Envío Digital
Central American University - UCA  
  Number 370 | Mayo 2012



The first 100 days: Between urgency and lethargy
A hundred days into President Ortega’s new five-year term, no one has bothered to do the traditional symbolic analysis, perhaps because Ortega had already announced that he would do “more of the same” in this period— and in fact has. The one notable feature is that he seems in a rush, and the field is open to him because society appears lethargic.... continuar...


PLC CONVENTION AND DISSIDENCE The Constitutionalist Liberal Party’s April 29 “Great Convention” was preceded by a lot of expectation given the critical positions of a number of its national leaders,... continuar...


The demarcating and titling are almost done but the “sanitizing” will take real maturity
The Caribbean Coast has witnessed significant progress in the government’s restitution of indigenous peoples’ rights, particularly regarding their especially important historical land rights. But as many of those lands are today inhabited by both new and old settlers, the process is not without major interethnic conflicts and tensiones.... continuar...


In the “land of lakes” we don’t think about underground water
The Río San Juan is ours. We’re getting tired of repeating it. Lake Xolotlán, Lake Cocibolca, the Río Grande de Matagalpa, the Río Coco…they’re ours too, as are all the other bodies of water above and below ground. We don’t see or think about aquifers, but they give us the water we drink. I investigated the situation of this underground water in Managua and by the time I finished, I was very worried.... continuar...


Why is there so much violence in our country?
The violence in Honduras has old roots, but the newest ones have grown rapidly in the last 30 years. The accumulation of wealth, resources, land and power in few hands has generated levels of violence that now seem uncontrollable.... continuar...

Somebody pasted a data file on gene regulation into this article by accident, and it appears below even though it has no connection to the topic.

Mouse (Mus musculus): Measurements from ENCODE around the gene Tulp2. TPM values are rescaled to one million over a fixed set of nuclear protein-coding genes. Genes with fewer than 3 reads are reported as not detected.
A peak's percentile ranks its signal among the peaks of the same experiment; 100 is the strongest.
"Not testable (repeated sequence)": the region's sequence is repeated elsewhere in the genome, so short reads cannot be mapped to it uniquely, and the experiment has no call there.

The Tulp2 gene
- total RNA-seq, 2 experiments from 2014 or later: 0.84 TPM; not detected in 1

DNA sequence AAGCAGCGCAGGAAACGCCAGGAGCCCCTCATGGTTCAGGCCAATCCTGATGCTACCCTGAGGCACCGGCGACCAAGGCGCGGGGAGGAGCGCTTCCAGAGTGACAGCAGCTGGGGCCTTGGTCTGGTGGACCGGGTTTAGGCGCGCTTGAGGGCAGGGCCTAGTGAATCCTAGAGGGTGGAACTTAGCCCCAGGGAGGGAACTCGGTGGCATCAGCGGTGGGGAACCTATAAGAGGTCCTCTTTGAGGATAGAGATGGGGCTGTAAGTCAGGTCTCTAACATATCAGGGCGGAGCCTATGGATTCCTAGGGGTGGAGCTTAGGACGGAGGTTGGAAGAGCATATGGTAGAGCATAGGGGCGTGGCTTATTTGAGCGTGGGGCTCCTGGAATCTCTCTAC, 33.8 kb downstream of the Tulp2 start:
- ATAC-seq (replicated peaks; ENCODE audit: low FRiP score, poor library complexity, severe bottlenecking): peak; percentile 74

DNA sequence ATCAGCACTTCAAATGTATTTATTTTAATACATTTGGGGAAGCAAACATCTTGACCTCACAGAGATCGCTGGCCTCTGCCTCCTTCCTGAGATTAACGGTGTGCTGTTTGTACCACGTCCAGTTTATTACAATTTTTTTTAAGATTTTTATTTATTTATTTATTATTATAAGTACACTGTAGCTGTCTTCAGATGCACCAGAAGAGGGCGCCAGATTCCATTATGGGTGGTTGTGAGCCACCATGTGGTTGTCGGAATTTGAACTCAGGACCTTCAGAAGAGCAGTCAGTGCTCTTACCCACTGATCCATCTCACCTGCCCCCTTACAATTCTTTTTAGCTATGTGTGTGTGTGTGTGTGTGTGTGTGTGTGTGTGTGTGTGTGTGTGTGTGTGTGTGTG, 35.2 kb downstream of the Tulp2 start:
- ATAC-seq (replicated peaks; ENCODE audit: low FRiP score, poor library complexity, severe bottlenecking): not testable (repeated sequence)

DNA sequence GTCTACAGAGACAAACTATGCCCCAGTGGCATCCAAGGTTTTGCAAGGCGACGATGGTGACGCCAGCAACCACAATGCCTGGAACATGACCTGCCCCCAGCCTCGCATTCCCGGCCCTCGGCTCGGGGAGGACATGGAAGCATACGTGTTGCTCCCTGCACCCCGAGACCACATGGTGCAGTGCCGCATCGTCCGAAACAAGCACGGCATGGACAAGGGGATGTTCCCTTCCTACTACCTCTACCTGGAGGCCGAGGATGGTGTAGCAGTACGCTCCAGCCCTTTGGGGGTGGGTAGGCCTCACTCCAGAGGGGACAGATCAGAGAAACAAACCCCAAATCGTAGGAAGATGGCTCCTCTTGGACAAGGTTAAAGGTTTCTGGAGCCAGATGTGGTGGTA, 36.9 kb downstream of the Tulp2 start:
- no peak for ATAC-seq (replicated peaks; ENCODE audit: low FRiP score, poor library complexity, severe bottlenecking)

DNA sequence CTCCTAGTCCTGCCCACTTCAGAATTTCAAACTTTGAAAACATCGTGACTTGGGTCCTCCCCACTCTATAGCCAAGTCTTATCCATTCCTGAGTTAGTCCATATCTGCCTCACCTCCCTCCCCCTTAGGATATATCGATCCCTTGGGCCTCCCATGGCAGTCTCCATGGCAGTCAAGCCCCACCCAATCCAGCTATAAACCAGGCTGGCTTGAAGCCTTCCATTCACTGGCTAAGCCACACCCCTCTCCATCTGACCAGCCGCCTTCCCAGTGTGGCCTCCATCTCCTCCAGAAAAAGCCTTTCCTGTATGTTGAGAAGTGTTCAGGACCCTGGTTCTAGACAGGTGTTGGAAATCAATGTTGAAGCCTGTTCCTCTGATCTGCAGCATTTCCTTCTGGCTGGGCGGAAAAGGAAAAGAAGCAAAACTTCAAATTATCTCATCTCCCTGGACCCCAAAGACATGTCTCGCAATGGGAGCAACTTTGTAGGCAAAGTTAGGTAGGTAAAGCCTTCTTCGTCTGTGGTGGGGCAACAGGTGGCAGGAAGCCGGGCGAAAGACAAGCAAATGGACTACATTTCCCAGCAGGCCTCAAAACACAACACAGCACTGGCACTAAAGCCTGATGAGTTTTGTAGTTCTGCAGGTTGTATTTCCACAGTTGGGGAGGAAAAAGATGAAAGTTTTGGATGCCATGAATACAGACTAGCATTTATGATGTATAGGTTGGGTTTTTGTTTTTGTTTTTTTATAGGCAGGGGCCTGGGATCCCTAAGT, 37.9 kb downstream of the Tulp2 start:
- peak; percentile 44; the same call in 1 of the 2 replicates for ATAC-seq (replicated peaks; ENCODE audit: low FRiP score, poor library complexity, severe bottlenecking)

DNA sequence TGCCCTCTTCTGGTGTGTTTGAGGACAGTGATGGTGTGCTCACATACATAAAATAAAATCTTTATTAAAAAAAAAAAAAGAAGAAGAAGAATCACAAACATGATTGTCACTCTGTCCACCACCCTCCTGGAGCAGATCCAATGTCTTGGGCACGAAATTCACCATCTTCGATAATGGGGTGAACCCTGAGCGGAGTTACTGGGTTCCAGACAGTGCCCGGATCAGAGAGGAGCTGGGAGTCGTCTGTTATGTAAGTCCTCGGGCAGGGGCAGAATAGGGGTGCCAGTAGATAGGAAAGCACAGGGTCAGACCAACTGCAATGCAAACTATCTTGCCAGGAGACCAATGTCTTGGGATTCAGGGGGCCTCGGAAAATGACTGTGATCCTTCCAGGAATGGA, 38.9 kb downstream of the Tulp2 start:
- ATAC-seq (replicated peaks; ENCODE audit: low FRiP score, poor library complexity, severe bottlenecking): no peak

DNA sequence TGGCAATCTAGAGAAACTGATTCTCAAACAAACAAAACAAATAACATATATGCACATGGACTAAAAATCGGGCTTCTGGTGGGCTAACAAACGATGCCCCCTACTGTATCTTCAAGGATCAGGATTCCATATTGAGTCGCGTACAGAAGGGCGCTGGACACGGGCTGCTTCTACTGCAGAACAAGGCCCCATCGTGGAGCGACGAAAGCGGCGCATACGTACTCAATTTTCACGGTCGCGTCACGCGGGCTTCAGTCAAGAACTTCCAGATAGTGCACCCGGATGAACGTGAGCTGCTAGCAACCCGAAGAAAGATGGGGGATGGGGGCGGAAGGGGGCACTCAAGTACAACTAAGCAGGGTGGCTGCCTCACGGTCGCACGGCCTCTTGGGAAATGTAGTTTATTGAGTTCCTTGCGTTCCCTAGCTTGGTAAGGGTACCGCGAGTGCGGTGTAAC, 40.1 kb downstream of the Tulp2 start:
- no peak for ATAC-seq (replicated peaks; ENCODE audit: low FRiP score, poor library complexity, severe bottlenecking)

Indigenous communities under government siege and repression
Indigenous peoples defending their lands and autonomous organizations are suffering increased attacks and repression by the Mexican government. If they don’t cave in to the authorities’ attempts to co-opt with social programs, it increases its use of paramilitary soldiers to threaten, plunder, burn, harass and kill. Behind the siege and repression are the interests of the large corporations, which are determined to get the riches found in the indigenous lands. The resistance of Mexico’s original peoples is part of the struggle throughout Latin America today for public goods.... continuar...


The third horseman of neoliberalism: The Neo-Pentecostals (Part 1)
We’ve identified four horsemen galloping through Central America in these terrible neoliberal times. They cause change, development and new identities. We’ve already looked at drug traffickers and NGOs; now it’s the Neo-Pentecostal evangelical churches. But before following them on their wild crusade, we need to reflect on the syncretism they’ve built. It’s based on two harmful nutrients: management culture and positive thinking.... continuar...

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